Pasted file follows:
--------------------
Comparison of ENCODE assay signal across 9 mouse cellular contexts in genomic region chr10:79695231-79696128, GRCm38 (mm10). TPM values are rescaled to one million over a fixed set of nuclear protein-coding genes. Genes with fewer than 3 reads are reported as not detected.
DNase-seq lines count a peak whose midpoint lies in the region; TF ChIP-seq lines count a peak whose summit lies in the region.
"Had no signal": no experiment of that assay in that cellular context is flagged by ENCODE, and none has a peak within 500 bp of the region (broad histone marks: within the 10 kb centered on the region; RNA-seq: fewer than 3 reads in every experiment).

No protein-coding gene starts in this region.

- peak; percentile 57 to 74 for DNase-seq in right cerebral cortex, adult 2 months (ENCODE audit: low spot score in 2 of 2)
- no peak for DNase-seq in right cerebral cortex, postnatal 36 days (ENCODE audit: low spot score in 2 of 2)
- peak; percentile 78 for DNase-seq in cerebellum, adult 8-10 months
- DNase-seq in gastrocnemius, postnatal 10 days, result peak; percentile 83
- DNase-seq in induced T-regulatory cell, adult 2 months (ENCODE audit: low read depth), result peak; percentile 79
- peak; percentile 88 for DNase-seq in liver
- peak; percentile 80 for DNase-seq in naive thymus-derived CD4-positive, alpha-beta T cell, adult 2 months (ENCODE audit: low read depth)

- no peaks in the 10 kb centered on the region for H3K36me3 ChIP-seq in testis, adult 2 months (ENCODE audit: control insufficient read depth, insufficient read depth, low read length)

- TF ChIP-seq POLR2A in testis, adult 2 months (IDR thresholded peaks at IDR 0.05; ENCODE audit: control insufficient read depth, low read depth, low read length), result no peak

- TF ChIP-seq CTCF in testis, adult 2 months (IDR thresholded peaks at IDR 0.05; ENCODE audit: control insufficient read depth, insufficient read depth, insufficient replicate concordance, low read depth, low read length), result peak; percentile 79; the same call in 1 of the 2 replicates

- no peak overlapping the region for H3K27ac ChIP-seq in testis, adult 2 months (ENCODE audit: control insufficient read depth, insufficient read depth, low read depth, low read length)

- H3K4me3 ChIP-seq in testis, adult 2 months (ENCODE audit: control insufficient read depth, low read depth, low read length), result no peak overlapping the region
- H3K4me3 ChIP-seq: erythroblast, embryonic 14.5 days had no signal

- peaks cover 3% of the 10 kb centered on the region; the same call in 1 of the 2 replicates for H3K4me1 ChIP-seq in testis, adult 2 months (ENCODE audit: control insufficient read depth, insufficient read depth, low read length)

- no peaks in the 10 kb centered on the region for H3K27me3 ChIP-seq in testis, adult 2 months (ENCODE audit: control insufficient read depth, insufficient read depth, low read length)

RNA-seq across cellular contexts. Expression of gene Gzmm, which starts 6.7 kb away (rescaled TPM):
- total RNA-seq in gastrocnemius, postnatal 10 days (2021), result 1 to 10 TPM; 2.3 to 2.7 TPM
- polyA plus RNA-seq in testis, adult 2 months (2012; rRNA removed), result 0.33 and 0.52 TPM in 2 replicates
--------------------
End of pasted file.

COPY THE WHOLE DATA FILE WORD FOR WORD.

Comparison of ENCODE assay signal across 9 mouse cellular contexts in genomic region chr10:79695231-79696128, GRCm38 (mm10). TPM values are rescaled to one million over a fixed set of nuclear protein-coding genes. Genes with fewer than 3 reads are reported as not detected.
DNase-seq lines count a peak whose midpoint lies in the region; TF ChIP-seq lines count a peak whose summit lies in the region.
"Had no signal": no experiment of that assay in that cellular context is flagged by ENCODE, and none has a peak within 500 bp of the region (broad histone marks: within the 10 kb centered on the region; RNA-seq: fewer than 3 reads in every experiment).

No protein-coding gene starts in this region.

- peak; percentile 57 to 74 for DNase-seq in right cerebral cortex, adult 2 months (ENCODE audit: low spot score in 2 of 2)
- no peak for DNase-seq in right cerebral cortex, postnatal 36 days (ENCODE audit: low spot score in 2 of 2)
- peak; percentile 78 for DNase-seq in cerebellum, adult 8-10 months
- DNase-seq in gastrocnemius, postnatal 10 days, result peak; percentile 83
- DNase-seq in induced T-regulatory cell, adult 2 months (ENCODE audit: low read depth), result peak; percentile 79
- peak; percentile 88 for DNase-seq in liver
- peak; percentile 80 for DNase-seq in naive thymus-derived CD4-positive, alpha-beta T cell, adult 2 months (ENCODE audit: low read depth)

- no peaks in the 10 kb centered on the region for H3K36me3 ChIP-seq in testis, adult 2 months (ENCODE audit: control insufficient read depth, insufficient read depth, low read length)

- TF ChIP-seq POLR2A in testis, adult 2 months (IDR thresholded peaks at IDR 0.05; ENCODE audit: control insufficient read depth, low read depth, low read length), result no peak

- TF ChIP-seq CTCF in testis, adult 2 months (IDR thresholded peaks at IDR 0.05; ENCODE audit: control insufficient read depth, insufficient read depth, insufficient replicate concordance, low read depth, low read length), result peak; percentile 79; the same call in 1 of the 2 replicates

- no peak overlapping the region for H3K27ac ChIP-seq in testis, adult 2 months (ENCODE audit: control insufficient read depth, insufficient read depth, low read depth, low read length)

- H3K4me3 ChIP-seq in testis, adult 2 months (ENCODE audit: control insufficient read depth, low read depth, low read length), result no peak overlapping the region
- H3K4me3 ChIP-seq: erythroblast, embryonic 14.5 days had no signal

- peaks cover 3% of the 10 kb centered on the region; the same call in 1 of the 2 replicates for H3K4me1 ChIP-seq in testis, adult 2 months (ENCODE audit: control insufficient read depth, insufficient read depth, low read length)

- no peaks in the 10 kb centered on the region for H3K27me3 ChIP-seq in testis, adult 2 months (ENCODE audit: control insufficient read depth, insufficient read depth, low read length)

RNA-seq across cellular contexts. Expression of gene Gzmm, which starts 6.7 kb away (rescaled TPM):
- total RNA-seq in gastrocnemius, postnatal 10 days (2021), result 1 to 10 TPM; 2.3 to 2.7 TPM
- polyA plus RNA-seq in testis, adult 2 months (2012; rRNA removed), result 0.33 and 0.52 TPM in 2 replicates